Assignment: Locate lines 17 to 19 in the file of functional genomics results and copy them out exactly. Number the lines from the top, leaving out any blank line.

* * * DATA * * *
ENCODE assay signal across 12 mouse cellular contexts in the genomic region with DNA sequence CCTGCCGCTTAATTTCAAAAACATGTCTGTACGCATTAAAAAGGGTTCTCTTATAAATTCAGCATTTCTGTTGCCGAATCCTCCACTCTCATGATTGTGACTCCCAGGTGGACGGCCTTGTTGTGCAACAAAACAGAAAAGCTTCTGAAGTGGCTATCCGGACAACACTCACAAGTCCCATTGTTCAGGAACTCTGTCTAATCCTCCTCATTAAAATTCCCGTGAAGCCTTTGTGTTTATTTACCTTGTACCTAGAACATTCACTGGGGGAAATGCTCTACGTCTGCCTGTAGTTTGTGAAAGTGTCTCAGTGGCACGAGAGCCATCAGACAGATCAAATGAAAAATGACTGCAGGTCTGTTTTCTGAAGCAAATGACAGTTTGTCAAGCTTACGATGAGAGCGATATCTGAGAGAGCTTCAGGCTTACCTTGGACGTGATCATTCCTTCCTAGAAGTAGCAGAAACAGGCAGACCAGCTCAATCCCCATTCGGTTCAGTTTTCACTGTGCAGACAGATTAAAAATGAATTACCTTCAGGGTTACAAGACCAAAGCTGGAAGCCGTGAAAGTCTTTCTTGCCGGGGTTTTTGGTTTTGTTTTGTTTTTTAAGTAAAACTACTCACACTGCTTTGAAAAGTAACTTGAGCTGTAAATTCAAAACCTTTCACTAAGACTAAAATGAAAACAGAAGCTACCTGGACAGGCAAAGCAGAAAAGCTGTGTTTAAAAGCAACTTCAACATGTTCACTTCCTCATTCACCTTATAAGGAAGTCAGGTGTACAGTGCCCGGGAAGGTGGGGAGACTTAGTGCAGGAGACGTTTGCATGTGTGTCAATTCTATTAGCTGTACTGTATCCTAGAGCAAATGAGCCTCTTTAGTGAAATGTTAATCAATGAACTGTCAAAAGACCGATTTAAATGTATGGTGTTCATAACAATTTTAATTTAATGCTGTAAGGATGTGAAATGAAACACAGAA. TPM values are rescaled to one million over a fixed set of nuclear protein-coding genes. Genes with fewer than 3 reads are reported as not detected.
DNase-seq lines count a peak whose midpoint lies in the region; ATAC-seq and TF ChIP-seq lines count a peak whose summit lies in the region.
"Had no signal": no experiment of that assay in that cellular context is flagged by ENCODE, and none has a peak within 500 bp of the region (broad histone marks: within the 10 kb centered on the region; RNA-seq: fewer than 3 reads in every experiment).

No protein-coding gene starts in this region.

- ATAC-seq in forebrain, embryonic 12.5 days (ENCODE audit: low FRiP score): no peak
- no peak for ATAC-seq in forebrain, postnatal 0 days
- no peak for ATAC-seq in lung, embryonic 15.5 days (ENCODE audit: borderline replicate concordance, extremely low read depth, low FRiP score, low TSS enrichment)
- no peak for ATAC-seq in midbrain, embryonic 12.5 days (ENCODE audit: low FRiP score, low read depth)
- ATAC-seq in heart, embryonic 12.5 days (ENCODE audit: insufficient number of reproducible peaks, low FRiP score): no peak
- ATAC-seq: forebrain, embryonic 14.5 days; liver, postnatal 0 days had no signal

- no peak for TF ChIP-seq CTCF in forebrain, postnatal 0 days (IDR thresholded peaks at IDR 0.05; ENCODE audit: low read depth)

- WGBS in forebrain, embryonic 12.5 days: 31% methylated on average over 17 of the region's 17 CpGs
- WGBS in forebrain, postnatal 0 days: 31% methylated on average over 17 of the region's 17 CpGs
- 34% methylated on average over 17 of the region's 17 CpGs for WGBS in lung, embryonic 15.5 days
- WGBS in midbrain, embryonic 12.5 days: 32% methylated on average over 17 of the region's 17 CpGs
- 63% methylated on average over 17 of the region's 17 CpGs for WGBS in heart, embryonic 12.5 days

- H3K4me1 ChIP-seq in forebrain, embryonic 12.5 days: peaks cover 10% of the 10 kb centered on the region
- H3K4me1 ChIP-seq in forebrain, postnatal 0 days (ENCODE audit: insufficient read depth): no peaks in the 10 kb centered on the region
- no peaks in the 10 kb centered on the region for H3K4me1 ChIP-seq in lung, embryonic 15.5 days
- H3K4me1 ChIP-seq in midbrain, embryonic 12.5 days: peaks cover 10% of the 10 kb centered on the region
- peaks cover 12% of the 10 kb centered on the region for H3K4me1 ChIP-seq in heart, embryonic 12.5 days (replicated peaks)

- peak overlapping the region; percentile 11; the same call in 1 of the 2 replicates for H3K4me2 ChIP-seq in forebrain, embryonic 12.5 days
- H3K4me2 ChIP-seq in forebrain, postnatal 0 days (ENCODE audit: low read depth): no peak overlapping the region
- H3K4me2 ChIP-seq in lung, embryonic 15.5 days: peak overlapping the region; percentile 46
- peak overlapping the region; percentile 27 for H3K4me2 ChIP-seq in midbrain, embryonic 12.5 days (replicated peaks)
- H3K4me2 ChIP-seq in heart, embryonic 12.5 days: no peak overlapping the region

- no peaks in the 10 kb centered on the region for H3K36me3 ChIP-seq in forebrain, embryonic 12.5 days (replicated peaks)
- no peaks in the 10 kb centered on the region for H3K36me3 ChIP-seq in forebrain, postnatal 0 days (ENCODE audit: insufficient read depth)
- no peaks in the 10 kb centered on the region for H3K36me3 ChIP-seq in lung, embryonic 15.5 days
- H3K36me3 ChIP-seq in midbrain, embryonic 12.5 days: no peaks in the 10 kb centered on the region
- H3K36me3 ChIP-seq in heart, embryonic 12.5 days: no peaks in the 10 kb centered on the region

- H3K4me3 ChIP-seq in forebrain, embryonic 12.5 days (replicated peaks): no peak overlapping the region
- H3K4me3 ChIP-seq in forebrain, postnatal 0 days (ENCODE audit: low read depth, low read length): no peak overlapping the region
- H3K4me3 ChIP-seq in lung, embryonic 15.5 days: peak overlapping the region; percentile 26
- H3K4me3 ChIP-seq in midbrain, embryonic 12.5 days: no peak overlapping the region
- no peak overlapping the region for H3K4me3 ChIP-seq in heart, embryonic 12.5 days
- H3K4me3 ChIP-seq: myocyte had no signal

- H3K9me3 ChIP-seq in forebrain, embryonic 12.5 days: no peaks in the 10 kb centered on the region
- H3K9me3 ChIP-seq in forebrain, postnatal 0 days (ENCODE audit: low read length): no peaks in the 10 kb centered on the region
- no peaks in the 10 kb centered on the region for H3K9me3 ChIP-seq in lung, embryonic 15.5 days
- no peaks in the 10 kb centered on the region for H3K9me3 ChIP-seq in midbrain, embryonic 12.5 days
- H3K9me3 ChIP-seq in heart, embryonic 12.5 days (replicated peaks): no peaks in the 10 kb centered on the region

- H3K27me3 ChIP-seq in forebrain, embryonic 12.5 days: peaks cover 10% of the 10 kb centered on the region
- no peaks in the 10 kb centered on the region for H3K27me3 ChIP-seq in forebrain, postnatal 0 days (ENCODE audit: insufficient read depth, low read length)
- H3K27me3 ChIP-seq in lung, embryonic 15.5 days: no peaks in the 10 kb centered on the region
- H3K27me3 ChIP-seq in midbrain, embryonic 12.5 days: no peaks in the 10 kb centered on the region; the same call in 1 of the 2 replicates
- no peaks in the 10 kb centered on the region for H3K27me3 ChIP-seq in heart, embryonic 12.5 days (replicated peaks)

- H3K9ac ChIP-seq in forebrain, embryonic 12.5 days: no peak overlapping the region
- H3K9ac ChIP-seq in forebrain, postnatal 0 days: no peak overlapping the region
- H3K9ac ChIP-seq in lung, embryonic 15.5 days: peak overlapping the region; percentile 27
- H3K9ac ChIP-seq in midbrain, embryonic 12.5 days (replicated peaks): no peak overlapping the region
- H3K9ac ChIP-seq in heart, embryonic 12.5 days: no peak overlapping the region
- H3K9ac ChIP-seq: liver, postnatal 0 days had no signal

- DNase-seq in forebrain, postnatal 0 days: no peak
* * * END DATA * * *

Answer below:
- H3K4me1 ChIP-seq in forebrain, embryonic 12.5 days: peaks cover 10% of the 10 kb centered on the region
- H3K4me1 ChIP-seq in forebrain, postnatal 0 days (ENCODE audit: insufficient read depth): no peaks in the 10 kb centered on the region
- no peaks in the 10 kb centered on the region for H3K4me1 ChIP-seq in lung, embryonic 15.5 days